Rainier Great Western Railway & Navigation Company

The Route of the Thunderbird


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Brackets will hold up the northwest and north wall table sections, eliminating the need for table legs.
The Home and Design of the RGW....

This Page Currently Under Construction (Literally)

Train Room (Shell)  -  Train Room (Interior)  -  Layout Design

Layout Construction:  (click on pictures for full view)

March 2007:  

With the backdrop set for now, we set our sights on construction of the northwest and north wall sections of the layout.  As we mentioned in the February update, we determined locations of our hanging brackets for the NW and N wall table sections.  Our goal is not to have a single table leg along both of these stretches of the layout.  The reason for this is a combination of the depth of the table, only a maximum of 1 foot, and the width of the aisle along this section.  This combination will put operators and patrons in close proximity to the table edge at all times, as such, the risk of tripping on outer edge table legs is too great. 

The first concern was how to mount the wall sections without external legs.  We considered moving the legs back from the table edge, but that didn't really address the issue, given the shallow depth of the table. Brackets seemed the only real solution, but then what kind.  Angle brackets were considered, but given that three separate levels of track ran through this area, angle brackets would present a visual obstruction that was not acceptable. After sitting with pencil and paper, a concept of our bracket was born.  Steel plate, 3" in width, 11" long, 3/8" thick and bent in the shape of an "L".  Four holes with 7/16" diameter for mounting and one 1" diameter hole to run conduit through.  Fortunately, one of my customers is a metal fabricator and he agreed to make 20 of them for the project.

The first picture below is our first bracket.  You can see the metal is bent at a right angle, giving us a wall mount surface.  We used two 3-1/4" lag screws with washers to affix each bracket to the wall, checking to make sure each was level and in those areas where more than one bracket was stacked, that each was plumb as well.  The second and third pics below were more for "hamming it up" purposes, but you get the idea of how we handled the task.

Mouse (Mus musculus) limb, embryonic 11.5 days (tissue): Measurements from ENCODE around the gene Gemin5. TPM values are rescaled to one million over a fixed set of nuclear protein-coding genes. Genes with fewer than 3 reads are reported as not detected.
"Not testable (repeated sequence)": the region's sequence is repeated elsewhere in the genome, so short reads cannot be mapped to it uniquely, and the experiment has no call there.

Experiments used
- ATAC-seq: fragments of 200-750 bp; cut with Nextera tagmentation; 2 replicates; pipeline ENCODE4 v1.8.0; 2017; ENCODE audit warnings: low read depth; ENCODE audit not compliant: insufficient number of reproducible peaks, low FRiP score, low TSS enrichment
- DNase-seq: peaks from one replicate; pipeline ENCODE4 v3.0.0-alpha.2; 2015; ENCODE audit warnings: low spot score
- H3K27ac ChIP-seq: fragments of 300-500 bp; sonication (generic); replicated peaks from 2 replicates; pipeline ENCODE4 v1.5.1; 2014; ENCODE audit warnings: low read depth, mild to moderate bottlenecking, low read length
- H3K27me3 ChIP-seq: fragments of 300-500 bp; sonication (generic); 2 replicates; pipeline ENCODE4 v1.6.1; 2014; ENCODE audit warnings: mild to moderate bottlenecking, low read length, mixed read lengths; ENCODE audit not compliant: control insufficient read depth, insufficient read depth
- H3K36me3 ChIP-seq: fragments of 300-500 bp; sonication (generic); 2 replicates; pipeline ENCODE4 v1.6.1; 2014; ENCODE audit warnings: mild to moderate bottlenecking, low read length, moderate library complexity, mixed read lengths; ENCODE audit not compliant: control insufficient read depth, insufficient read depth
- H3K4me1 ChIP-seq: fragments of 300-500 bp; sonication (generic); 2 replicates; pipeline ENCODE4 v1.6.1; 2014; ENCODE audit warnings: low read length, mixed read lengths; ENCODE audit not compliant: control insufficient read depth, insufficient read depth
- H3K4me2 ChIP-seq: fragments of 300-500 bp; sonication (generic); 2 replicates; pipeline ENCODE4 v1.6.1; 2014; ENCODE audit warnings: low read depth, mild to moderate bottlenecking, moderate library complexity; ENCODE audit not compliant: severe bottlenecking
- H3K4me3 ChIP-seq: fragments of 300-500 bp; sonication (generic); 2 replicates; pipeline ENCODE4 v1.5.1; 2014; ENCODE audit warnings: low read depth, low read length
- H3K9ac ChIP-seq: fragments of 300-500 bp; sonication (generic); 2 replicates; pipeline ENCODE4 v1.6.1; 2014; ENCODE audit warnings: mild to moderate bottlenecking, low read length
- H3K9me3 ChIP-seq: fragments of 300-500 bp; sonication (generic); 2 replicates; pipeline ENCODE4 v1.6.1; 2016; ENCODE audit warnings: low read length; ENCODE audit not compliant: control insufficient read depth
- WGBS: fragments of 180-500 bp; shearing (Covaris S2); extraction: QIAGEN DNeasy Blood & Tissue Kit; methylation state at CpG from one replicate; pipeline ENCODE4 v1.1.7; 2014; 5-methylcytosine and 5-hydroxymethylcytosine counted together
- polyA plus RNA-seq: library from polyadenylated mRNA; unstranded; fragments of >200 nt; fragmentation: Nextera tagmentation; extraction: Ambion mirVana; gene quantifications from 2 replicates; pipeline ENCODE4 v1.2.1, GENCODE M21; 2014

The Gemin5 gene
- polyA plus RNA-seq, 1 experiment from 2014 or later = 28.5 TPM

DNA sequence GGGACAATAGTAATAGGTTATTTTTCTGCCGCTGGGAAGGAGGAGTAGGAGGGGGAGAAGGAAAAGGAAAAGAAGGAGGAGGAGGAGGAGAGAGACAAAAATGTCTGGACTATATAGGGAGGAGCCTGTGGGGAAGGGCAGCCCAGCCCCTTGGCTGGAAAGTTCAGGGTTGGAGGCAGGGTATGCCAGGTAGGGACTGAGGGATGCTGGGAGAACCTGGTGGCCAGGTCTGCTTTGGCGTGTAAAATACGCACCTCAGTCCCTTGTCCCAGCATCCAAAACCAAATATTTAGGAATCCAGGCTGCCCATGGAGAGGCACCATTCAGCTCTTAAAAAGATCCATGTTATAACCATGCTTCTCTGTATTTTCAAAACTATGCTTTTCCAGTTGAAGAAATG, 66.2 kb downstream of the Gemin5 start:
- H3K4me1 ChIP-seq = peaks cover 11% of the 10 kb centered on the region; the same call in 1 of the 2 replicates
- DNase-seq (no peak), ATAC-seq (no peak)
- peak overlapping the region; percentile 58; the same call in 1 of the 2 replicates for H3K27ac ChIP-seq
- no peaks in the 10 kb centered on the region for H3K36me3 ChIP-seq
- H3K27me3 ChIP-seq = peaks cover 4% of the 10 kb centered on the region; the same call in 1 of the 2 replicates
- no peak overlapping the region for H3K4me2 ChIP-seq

Steel plate was used to form our brackets.        Chief Engineer Wain Miller admires the installation of the first bracket.        The Owner of the RGW, Michael Highsmith, making sure Wain's efforts are "plumb".


These next three pics provide a bit of reference to what we will ultimately see.  In the first shot, we laid 1x3 dimensional lumber on the tops of the brackets to simulate the table tops.  We were looking to make sure the "flow" looked right. In this pic, you can start to see how we will rise from the lower staging yard to the main table.  The third level is our highest point on the railroad, approximately 57" off the floor.  Table sections will be built in boxes that span the length between each bracket.  Holes will be drilled in each box that correspond with the mounting holes on the extended leg of the bracket.  We will tie all the boxes and brackets together with screws and bolts.  In the second pic, we set up temporary risers at the brackets and used our dimensional lumber to simulate subroadbed ribbon so that we could check our grades.  The final shot is that of our grade tool, which can be purchased through local hobby shops.  It affixes to the end of a 24" or 48" level and has grade percentages marked on the face plate.  It makes setting grades quick, easy and very reliable.


    Dimensional lumber laid across brackets to simulate table tops.        Wain reviews the predetermined grades on the lower two tables for accuracy.        Grade is set using the K-Tool Grade Gauge.    


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